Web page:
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Mr Vaizey:  Perhaps I might answer that question in a general fashion when I wind up, because I want to take on effectively the points all three hon. Members made about the need for Ofcom to take a more proactive stance. I will not make a value judgment on whether nine companies is an adequate response. As I said earlier, I think, 22 companies have been informally approached, and, obviously, I am not privy to Ofcom’s inner workings and how it is proceeding. It might be a further failure of my research that I have not established in general the number of companies in which Ofcom has taken an interest, even before engaging in formal discussions about their breach of the code. 

The hon. Member for Nottingham East, a former Minister whose return to the House is welcome, asked whether there should not be a website detailing the number of prosecutions and updating consumers on the action being taken by Ofcom. The Ofcom website offers consumers detailed guidance and reporting on how to deal with silent calls, but I think that he was making the wider point that Ofcom should show the frustrated consumer or constituent what it is doing to tackle the problem. I recognise the thrust of his remarks, which is that our constituents are deeply frustrated by having to deal with a range of different problems and might feel that the organisations that are meant to be taking responsibility for those problems are not doing enough. Sometimes that complaint is genuine; sometimes it arises because our constituents do not have access to information reassuring them that action is being taken.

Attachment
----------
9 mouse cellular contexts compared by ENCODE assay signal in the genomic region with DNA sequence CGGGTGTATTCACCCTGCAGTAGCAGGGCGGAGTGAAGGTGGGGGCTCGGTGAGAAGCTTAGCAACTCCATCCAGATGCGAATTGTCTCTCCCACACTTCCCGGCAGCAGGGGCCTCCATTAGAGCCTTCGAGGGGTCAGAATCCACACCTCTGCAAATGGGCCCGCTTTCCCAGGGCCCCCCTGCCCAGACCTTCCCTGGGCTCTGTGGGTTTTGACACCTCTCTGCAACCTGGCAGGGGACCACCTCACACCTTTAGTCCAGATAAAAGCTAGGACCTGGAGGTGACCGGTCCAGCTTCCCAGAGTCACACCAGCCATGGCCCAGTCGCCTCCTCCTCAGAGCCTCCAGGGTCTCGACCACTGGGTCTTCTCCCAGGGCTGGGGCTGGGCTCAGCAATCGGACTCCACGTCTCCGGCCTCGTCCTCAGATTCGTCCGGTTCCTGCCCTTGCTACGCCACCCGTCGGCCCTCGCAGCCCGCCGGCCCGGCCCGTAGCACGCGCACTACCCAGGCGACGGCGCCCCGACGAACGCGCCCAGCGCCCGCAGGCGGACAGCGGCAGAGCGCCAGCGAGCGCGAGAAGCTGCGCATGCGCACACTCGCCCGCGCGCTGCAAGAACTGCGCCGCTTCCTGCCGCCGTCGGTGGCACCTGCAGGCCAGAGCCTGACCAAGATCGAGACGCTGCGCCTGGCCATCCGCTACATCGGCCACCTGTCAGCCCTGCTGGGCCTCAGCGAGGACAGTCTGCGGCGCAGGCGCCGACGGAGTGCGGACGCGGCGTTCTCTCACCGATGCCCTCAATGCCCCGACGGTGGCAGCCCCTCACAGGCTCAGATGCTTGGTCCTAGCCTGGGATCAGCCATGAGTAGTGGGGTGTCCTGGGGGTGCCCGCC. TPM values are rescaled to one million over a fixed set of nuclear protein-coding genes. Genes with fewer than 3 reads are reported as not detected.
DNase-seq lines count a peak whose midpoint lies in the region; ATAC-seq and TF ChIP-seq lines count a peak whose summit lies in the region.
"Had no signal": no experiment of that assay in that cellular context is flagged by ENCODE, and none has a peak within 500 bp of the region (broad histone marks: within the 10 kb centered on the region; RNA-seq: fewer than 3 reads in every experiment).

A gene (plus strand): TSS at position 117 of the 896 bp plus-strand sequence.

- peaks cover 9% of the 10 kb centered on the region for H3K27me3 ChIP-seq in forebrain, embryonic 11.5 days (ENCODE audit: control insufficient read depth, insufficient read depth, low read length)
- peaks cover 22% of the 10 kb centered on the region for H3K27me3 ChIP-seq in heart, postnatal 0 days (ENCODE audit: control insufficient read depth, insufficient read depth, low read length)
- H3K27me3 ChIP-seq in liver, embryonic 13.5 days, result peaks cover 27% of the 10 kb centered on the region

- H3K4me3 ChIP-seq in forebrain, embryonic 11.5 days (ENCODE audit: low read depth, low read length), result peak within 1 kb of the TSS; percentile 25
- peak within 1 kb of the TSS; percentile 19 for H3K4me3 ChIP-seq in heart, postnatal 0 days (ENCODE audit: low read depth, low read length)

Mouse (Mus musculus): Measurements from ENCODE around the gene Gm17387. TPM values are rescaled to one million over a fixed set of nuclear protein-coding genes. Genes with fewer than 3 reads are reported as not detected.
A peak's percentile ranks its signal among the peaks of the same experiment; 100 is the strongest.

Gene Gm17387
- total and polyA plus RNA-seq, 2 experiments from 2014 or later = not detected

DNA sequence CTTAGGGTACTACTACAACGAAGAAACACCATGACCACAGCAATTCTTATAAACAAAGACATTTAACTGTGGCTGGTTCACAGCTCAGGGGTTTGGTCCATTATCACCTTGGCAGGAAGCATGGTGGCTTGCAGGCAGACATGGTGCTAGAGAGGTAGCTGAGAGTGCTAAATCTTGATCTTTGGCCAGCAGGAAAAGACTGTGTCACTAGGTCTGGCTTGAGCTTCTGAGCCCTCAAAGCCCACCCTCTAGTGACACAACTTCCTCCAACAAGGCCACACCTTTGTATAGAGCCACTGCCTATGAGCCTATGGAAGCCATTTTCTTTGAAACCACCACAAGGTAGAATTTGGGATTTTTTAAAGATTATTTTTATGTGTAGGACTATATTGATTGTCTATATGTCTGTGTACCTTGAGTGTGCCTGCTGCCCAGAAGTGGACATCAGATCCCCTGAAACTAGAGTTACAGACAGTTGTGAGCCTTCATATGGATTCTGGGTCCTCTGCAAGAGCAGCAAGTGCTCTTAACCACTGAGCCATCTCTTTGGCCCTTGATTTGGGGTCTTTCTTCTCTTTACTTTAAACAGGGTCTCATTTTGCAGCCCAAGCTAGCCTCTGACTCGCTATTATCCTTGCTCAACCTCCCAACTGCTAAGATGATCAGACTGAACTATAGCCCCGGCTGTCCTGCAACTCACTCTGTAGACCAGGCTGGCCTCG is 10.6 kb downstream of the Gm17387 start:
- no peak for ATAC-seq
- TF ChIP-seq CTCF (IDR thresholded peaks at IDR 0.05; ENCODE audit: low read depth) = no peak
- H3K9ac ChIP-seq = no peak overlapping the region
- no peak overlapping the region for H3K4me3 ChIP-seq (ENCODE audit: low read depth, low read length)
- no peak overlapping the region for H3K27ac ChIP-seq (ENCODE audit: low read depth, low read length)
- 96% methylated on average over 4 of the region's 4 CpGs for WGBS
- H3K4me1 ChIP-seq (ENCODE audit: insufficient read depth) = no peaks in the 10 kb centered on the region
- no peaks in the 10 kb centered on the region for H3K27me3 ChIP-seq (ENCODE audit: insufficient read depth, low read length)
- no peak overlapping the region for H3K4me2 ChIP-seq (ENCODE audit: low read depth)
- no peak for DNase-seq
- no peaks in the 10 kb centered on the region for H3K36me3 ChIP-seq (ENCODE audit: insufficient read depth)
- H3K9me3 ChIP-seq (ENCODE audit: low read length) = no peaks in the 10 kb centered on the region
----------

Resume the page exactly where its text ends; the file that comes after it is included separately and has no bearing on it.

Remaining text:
I am meeting the chief executive of Ofcom tomorrow, and the issue will be on the agenda. I take from this Committee a strong message that, although the increase in fine is welcome, Ofcom must be seen to do more to tackle the issue. I shall discuss with the chief executive what low-cost, light-approach methods might be possible: perhaps, for example, a basic webpage keeping consumers abreast of concerns. As my officials and I were preparing for the Committee this morning, I asked them how we publicise information on where a consumer can take a complaint. I certainly intend to discuss with some phone companies, for example, putting clear messages on phone bills so consumers know where to complain about nuisance calls. As hon. Members will be all too aware, the fact that I have read out the number in the Committee does not, I am afraid, mean that the number will be broadcast to a wider public, apart from a few dedicated viewers of the Parliament channel. 

Kevin Brennan:  I am delighted that the Minister is meeting Ofcom tomorrow. I do not expect him to commit to policy directions on the hoof in Committee, but will he at least undertake to discuss with the chief executive the possibility of tightening the guideline percentage for what is deemed to be an acceptable number of phone calls, and report back to the Committee on the outcome of the discussions? I think that we are all interested to keep the pressure on. 

Mr Vaizey:  Absolutely. I should also have mentioned that Ofcom has undertaken a consultation on its silent calls policy. The consultation concluded at the end of July, and the results should emerge shortly. I will certainly undertake to write to all Committee members after my meeting with the chief executive tomorrow, and I will ensure that I discuss with him not only the policy

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guidelines but the wider issues raised by the Committee about publication, enforcement and the general need for Ofcom to deal as effectively as possible with the problem of silent and abandoned calls. 

With those reassurances and my genuine gratitude for hon. Members’ valuable contributions, I commend the order to the Committee. 

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Question put and agreed to.  


That the Committee has considered the draft Communications Act 2003 (Maximum Penalty for Persistent Misuse of Network or Service) Order 2010. 

5.4 pm 

Committee rose.